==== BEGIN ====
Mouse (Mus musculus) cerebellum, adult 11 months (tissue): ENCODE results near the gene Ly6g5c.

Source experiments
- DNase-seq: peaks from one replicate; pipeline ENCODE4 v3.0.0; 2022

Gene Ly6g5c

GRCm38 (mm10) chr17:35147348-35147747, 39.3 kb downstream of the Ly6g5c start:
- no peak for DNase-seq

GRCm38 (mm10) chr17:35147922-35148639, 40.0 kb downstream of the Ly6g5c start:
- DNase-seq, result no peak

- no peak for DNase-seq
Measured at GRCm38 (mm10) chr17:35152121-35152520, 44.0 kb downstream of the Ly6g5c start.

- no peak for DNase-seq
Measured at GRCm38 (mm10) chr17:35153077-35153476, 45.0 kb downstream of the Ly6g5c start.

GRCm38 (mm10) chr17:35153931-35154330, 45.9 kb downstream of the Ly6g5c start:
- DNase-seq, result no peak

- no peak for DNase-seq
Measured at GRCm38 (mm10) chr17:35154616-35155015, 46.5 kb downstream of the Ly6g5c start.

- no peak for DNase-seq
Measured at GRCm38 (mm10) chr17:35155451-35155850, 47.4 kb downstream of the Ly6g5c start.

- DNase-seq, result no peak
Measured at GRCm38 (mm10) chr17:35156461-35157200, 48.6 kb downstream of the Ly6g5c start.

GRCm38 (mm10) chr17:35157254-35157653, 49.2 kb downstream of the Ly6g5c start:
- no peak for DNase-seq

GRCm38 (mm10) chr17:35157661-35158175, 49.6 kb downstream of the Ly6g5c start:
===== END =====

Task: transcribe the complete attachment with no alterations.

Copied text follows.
Mouse (Mus musculus) cerebellum, adult 11 months (tissue): ENCODE results near the gene Ly6g5c.

Source experiments
- DNase-seq: peaks from one replicate; pipeline ENCODE4 v3.0.0; 2022

Gene Ly6g5c

GRCm38 (mm10) chr17:35147348-35147747, 39.3 kb downstream of the Ly6g5c start:
- no peak for DNase-seq

GRCm38 (mm10) chr17:35147922-35148639, 40.0 kb downstream of the Ly6g5c start:
- DNase-seq, result no peak

- no peak for DNase-seq
Measured at GRCm38 (mm10) chr17:35152121-35152520, 44.0 kb downstream of the Ly6g5c start.

- no peak for DNase-seq
Measured at GRCm38 (mm10) chr17:35153077-35153476, 45.0 kb downstream of the Ly6g5c start.

GRCm38 (mm10) chr17:35153931-35154330, 45.9 kb downstream of the Ly6g5c start:
- DNase-seq, result no peak

- no peak for DNase-seq
Measured at GRCm38 (mm10) chr17:35154616-35155015, 46.5 kb downstream of the Ly6g5c start.

- no peak for DNase-seq
Measured at GRCm38 (mm10) chr17:35155451-35155850, 47.4 kb downstream of the Ly6g5c start.

- DNase-seq, result no peak
Measured at GRCm38 (mm10) chr17:35156461-35157200, 48.6 kb downstream of the Ly6g5c start.

GRCm38 (mm10) chr17:35157254-35157653, 49.2 kb downstream of the Ly6g5c start:
- no peak for DNase-seq

GRCm38 (mm10) chr17:35157661-35158175, 49.6 kb downstream of the Ly6g5c start: